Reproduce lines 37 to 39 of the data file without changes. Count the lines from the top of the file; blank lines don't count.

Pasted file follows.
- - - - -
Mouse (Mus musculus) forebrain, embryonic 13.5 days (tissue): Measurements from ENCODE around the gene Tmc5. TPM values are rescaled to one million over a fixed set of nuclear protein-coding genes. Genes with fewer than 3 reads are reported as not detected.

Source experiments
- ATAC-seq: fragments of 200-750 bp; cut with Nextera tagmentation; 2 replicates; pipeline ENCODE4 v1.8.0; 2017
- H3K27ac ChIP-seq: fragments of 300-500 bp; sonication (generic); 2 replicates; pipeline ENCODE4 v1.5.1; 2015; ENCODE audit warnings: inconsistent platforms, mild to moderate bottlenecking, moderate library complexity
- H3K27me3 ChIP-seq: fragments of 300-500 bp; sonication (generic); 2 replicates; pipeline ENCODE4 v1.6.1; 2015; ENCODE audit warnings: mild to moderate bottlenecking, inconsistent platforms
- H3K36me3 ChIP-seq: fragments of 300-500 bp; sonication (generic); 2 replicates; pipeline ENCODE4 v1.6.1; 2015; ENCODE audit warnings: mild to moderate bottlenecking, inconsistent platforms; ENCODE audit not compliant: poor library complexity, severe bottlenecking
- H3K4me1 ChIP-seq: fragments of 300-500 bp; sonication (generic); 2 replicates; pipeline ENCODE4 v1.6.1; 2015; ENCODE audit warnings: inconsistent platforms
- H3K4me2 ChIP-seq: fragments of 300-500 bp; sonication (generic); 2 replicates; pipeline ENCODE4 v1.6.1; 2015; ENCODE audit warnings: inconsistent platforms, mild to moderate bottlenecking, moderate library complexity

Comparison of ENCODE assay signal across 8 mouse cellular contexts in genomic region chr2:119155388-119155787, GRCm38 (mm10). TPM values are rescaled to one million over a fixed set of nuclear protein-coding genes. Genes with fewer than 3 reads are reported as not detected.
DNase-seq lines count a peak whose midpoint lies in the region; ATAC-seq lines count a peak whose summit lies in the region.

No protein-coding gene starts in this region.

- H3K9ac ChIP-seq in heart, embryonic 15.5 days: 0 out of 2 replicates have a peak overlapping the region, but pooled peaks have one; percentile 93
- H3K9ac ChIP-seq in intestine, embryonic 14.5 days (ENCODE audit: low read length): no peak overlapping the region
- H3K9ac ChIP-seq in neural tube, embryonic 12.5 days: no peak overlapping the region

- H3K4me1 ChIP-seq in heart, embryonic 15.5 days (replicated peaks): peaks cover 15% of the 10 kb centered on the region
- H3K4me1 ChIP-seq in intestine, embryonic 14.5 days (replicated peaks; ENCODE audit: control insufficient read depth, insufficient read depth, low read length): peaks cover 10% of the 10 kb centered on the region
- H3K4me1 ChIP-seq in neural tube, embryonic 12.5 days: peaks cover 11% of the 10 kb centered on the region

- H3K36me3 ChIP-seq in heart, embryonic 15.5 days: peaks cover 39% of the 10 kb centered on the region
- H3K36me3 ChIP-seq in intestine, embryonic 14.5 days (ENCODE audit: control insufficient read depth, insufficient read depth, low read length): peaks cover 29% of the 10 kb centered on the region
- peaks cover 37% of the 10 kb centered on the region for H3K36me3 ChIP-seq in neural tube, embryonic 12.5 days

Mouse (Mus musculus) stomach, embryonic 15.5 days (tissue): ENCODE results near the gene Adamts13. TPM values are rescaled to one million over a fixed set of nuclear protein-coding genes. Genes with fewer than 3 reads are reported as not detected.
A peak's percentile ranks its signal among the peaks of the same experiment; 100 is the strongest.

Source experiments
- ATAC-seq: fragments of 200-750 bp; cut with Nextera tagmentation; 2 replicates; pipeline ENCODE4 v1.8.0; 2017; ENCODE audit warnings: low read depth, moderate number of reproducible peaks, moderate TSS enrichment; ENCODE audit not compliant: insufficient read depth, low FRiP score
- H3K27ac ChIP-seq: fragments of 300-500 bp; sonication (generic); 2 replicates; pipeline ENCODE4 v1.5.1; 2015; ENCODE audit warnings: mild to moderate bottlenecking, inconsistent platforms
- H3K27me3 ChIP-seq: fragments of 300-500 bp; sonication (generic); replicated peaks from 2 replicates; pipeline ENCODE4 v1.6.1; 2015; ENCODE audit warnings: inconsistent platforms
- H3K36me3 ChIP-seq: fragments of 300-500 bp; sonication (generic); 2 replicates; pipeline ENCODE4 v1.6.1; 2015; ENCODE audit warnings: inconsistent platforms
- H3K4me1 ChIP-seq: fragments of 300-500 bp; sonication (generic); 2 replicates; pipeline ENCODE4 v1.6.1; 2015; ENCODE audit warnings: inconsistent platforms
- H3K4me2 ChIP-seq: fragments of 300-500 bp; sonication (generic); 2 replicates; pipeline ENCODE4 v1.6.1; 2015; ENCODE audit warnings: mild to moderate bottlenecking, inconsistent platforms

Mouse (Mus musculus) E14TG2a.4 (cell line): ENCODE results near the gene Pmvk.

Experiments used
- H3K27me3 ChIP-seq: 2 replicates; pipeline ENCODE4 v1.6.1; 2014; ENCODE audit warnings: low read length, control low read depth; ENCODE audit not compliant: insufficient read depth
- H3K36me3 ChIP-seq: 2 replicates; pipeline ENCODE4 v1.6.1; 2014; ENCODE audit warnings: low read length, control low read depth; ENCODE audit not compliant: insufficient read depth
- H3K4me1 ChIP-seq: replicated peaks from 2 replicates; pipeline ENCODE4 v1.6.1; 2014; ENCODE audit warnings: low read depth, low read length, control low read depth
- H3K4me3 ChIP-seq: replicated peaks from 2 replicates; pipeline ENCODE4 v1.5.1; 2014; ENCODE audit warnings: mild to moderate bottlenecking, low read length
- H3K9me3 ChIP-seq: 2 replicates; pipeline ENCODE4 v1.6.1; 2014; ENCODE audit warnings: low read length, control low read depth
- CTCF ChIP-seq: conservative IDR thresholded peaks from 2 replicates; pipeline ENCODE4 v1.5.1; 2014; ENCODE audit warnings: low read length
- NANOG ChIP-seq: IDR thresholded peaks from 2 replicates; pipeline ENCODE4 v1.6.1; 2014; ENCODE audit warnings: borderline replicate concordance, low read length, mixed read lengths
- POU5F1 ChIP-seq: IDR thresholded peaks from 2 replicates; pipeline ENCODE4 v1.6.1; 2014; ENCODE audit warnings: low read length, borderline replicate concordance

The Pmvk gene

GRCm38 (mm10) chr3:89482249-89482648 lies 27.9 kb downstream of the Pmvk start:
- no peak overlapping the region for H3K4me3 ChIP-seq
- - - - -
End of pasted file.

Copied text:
- CTCF ChIP-seq: conservative IDR thresholded peaks from 2 replicates; pipeline ENCODE4 v1.5.1; 2014; ENCODE audit warnings: low read length
- NANOG ChIP-seq: IDR thresholded peaks from 2 replicates; pipeline ENCODE4 v1.6.1; 2014; ENCODE audit warnings: borderline replicate concordance, low read length, mixed read lengths
- POU5F1 ChIP-seq: IDR thresholded peaks from 2 replicates; pipeline ENCODE4 v1.6.1; 2014; ENCODE audit warnings: low read length, borderline replicate concordance